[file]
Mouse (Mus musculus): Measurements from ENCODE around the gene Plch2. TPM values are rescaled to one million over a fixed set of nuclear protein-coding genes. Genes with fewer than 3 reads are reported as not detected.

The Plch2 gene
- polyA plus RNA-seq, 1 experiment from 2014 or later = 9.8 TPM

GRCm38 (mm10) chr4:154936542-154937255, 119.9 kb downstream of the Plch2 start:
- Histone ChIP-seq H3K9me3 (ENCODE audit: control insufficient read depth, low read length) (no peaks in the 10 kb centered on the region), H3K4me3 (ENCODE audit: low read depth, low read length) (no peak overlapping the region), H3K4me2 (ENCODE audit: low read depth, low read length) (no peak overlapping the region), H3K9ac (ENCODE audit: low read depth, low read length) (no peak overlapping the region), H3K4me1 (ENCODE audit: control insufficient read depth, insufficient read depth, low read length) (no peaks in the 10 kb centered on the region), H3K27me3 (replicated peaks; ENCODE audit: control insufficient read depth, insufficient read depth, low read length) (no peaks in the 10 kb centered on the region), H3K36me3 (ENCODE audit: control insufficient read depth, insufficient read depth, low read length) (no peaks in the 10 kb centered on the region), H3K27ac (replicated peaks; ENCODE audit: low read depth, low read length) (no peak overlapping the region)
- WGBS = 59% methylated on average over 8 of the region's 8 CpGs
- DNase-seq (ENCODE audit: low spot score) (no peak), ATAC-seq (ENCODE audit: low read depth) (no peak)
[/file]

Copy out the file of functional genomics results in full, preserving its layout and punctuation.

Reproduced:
Mouse (Mus musculus): Measurements from ENCODE around the gene Plch2. TPM values are rescaled to one million over a fixed set of nuclear protein-coding genes. Genes with fewer than 3 reads are reported as not detected.

The Plch2 gene
- polyA plus RNA-seq, 1 experiment from 2014 or later = 9.8 TPM

GRCm38 (mm10) chr4:154936542-154937255, 119.9 kb downstream of the Plch2 start:
- Histone ChIP-seq H3K9me3 (ENCODE audit: control insufficient read depth, low read length) (no peaks in the 10 kb centered on the region), H3K4me3 (ENCODE audit: low read depth, low read length) (no peak overlapping the region), H3K4me2 (ENCODE audit: low read depth, low read length) (no peak overlapping the region), H3K9ac (ENCODE audit: low read depth, low read length) (no peak overlapping the region), H3K4me1 (ENCODE audit: control insufficient read depth, insufficient read depth, low read length) (no peaks in the 10 kb centered on the region), H3K27me3 (replicated peaks; ENCODE audit: control insufficient read depth, insufficient read depth, low read length) (no peaks in the 10 kb centered on the region), H3K36me3 (ENCODE audit: control insufficient read depth, insufficient read depth, low read length) (no peaks in the 10 kb centered on the region), H3K27ac (replicated peaks; ENCODE audit: low read depth, low read length) (no peak overlapping the region)
- WGBS = 59% methylated on average over 8 of the region's 8 CpGs
- DNase-seq (ENCODE audit: low spot score) (no peak), ATAC-seq (ENCODE audit: low read depth) (no peak)